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(CDC)

New Interactive US Map Tracks The COVID-19 Vaccine Rollout in Your State

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SUSIE NEILSON, BUSINESS INSIDER
1 JANUARY 2021

The Centres for Disease Control and Prevention unveiled major updates to its vaccine tracking dashboard on Thursday, including an interactive map that shows how vaccine distribution and administration is going in every US state and territory.

 

Previously, the website tracked only two broad measurements of US COVID-19 vaccination efforts: doses distributed and doses administered in total nationwide.

Now, the tracker lists the following details for each state: total doses distributed, total doses distributed per 100,000 people, and the number of people who have received their first dose.

It also includes information on how many doses have been distributed and allocated in total, as well as how many doses have been distributed to and administered in long-term care facilities.

You can access the map here.

Screen Shot 2021 01 01 at 9.45.31 pmScreenshot of the interactive map as of 1 January 2021. (CDC)

The tracker is slated get updated on Mondays, Wednesdays, and Fridays, except for holidays (in those cases, the tracker will be updated the day after a holiday).

At its current pace, it would take the US 9 years to vaccinate everyone

So far, the numbers in the CDC tracker tell an unfortunate story: the US has fallen far short of the Trump administration's goal to get vaccines to 20 million people by the end of 2020.

Only about 2.8 million people in the US have gotten their first vaccine dose. That's about 14 percent of what Operation Warp Speed, the Trump administration's coronavirus vaccine initiative, predicted in mid-November.

 

The true number of Americans vaccinated is likely a bit higher than the dashboard shows, however, since it takes time for the CDC to aggregate and process local data.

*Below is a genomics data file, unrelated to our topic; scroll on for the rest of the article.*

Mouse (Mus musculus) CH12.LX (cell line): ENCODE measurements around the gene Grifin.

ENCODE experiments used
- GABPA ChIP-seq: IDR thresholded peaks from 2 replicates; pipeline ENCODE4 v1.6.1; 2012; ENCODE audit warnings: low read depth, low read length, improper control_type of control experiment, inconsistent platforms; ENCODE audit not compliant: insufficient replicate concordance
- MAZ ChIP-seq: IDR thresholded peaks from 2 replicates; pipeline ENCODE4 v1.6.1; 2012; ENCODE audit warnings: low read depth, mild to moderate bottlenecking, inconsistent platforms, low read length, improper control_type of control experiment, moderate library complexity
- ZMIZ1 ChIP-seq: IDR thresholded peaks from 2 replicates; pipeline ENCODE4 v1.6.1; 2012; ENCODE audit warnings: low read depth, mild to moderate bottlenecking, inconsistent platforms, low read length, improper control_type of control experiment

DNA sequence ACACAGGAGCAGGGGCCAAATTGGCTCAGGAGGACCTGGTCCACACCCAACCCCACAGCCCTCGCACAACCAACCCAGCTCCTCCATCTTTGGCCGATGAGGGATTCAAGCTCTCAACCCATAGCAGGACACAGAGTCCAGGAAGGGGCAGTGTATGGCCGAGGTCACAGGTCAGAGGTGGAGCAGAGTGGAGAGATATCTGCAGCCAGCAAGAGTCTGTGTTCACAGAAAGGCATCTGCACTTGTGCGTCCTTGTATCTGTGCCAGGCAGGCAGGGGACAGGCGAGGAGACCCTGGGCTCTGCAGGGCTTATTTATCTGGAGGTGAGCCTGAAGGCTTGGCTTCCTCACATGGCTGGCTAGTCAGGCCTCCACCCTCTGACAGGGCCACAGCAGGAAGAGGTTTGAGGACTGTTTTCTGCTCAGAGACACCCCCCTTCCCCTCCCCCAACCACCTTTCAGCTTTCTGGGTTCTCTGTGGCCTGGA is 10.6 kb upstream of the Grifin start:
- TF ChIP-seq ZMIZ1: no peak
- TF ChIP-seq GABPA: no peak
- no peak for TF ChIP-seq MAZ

Several states, including South Dakota and Connecticut, have distributed over 40 percent of the vaccines they have been allocated so far. But others, including California and Ohio, have administered less than 20 percent. Kansas has only administered about 10.5 percent of its allocated doses.

A combination of factors is to blame for these delays. For one, distribution and administration plans were left to states, but local public-health agencies are overwhelmed with other elements of pandemic management, since cases and deaths are at all-time highs and staff are exhausted. The US saw 229,000 new cases and 3,744 deaths - a new record - on Wednesday alone.

A lack of federal funding for state vaccination programs has also contributed. In Seattle, health officials have so little funding for COVID-19 efforts that they're worried they will have to choose between testing and vaccinations, according to Reuters. The aid package Congress recently passed allots $US8 billion for vaccine distribution, however.

 

Then there's the challenge of storing Pfizer's vaccine at the necessary ultra-low temperatures. And on top of all that, some states, including Oregon, Iowa, and Maryland, have received fewer doses than they anticipated.

President-elect Joe Biden criticised the slow rollout of vaccines on Tuesday.

"The effort to distribute and administer the vaccine is not progressing as it should," Biden said in Wilmington, Delaware. At the current rate, he said, "it's going to take years, not months, to vaccinate the American people."

Biden said he wants to ramp up the current pace to at least 1 million shots per day; right now, it's averaging only about 200,000 per day. Based on the US population of 330.7 million according to the US Census Bureau, it would take the US over 3,300 days - just over 9 years - to inject everyone with two doses at the current rate.

President Donald Trump defended his administration's actions after Biden's remarks.

"It is up to the states to distribute the vaccines once brought to the designated areas by the federal government," he said on Twitter. "We have not only developed the vaccines, including putting up money to move the process along quickly, but gotten them to the states."

This article was originally published by Business Insider.

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